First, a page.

Cancers results from mutations in oncogenes (cancer-causing genes) or in tumor suppressor genes which allow leukemic cells to have a growth advantage over normal cells.
Studying the impact of such mutations in the laboratory often relies on analyzing cell lines derived from patients with blood cancers (leukemias, lymphomas). To better understand how these mutations impact therapy, the student will apply state-of-the-art genome editing techniques (CRISPR, prime editing) to engineer precise mutations in critical genes e.g., BCL2 or TP53 (Thijssen, Blood 2021 137(20):2721) and study their impact on the biology of leukemic cells and, critically, how such mutations affect responses to targeted anti-cancer agents.
Developing such tools will allow the student to discover new ways for tackling blood cancers that often carry a dismal outlook.
The Huang lab studies how cell death is controlled in mammalian cells and use the knowledge we gain for improving the outcomes of patients e.g., success of venetoclax, the BCL2 inhibitor, for treating patients with some types of blood cancers.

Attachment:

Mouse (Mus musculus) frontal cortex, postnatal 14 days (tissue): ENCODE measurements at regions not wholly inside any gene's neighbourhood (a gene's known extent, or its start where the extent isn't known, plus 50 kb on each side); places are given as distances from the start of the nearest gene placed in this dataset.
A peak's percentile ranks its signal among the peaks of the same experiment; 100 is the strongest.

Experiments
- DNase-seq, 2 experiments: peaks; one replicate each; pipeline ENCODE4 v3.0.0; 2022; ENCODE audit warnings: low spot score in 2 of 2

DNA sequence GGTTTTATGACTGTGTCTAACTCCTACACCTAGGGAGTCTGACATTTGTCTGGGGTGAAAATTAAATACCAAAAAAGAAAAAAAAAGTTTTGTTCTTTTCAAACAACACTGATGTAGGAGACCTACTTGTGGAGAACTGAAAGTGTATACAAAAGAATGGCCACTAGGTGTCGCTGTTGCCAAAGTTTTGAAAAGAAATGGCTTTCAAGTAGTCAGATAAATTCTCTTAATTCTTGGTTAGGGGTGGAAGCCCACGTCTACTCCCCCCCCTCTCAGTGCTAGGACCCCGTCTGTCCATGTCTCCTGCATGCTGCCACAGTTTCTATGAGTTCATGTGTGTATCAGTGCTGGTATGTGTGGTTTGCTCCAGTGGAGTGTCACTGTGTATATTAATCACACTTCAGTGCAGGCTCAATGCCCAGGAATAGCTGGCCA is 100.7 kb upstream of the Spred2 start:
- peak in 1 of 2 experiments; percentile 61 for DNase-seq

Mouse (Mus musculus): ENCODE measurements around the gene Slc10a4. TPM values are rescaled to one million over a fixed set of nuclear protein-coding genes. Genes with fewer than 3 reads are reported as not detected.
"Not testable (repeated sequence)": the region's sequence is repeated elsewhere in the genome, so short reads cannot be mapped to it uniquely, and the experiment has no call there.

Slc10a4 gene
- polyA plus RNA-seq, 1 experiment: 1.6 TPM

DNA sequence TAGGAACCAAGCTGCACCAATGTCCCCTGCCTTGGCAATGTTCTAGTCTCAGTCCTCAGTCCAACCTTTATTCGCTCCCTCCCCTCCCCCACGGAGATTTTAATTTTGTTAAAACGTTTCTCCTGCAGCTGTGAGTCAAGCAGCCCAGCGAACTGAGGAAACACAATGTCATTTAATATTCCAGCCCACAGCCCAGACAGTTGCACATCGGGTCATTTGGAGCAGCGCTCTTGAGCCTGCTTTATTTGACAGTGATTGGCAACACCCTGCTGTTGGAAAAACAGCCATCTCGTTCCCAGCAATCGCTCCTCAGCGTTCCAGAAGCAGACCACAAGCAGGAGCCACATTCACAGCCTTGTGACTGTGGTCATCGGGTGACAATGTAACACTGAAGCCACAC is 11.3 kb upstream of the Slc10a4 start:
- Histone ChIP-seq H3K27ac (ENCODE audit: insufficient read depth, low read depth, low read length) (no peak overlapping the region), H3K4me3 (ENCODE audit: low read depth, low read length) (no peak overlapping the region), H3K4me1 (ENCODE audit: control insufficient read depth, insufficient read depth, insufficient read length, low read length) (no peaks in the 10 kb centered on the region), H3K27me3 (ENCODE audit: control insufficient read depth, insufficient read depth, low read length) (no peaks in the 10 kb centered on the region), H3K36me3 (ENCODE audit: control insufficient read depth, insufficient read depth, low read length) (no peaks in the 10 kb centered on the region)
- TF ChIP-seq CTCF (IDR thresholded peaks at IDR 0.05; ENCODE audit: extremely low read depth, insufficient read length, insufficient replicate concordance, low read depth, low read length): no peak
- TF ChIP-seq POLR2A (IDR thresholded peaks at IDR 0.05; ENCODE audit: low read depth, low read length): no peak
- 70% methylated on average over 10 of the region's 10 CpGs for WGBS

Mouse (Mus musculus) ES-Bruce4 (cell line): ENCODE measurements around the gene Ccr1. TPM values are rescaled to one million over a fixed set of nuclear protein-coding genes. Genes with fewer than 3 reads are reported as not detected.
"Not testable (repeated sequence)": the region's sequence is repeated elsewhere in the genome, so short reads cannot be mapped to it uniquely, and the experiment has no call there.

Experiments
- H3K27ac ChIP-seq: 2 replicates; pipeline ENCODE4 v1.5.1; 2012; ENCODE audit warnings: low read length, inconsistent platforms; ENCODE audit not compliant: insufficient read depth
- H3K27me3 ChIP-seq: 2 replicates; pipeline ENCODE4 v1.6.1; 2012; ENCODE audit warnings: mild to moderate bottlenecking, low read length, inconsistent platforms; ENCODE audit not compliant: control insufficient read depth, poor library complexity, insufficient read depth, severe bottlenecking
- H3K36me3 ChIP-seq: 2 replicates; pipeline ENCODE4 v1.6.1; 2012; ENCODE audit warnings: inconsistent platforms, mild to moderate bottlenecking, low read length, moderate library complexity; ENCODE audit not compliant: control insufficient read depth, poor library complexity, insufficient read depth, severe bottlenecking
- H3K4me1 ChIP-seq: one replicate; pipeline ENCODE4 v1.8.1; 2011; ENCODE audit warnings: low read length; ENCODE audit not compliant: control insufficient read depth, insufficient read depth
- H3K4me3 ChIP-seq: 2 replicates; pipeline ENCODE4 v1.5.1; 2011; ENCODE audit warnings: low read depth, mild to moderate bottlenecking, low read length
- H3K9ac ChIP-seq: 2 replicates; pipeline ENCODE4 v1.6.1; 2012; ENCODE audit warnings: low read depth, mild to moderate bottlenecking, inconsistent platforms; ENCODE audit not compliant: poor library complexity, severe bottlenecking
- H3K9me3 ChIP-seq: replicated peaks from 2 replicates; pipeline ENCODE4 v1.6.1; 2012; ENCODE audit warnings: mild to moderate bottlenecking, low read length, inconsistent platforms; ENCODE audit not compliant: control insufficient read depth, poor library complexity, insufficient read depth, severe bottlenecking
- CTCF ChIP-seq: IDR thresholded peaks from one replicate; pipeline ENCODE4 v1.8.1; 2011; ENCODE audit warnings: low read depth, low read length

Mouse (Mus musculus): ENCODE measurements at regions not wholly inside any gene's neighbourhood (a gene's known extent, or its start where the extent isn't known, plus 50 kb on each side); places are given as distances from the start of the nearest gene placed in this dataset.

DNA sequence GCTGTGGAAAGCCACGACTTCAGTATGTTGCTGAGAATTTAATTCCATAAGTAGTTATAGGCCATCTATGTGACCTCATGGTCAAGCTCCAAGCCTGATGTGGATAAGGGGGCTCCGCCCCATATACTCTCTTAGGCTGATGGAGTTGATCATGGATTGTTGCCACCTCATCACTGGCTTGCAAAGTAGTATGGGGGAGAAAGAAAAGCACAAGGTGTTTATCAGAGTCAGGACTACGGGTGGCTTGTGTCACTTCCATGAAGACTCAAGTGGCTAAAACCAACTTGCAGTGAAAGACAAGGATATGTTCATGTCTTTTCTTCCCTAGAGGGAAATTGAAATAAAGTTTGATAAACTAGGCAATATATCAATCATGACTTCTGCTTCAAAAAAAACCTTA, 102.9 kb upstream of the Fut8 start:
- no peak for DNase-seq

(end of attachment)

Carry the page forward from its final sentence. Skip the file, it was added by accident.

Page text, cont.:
We apply innovative techniques e.g., single-cell sequencing (Thijssen, Blood 2022 140(20):2127) and work closely with our clinical colleagues in the development of drugs that target the pro-survival BCL2 proteins.
Together with the lab of Andrew Roberts, we are a vibrant team of ~12 researchers from diverse backgrounds. Team members have a wide range of skills (clinical, molecular biology, biochemistry, genetic or drug screening, in vivo models, bioinformatics) and work collaboratively to tackle some of the most challenging problems in treating patients with leukemias and lymphomas.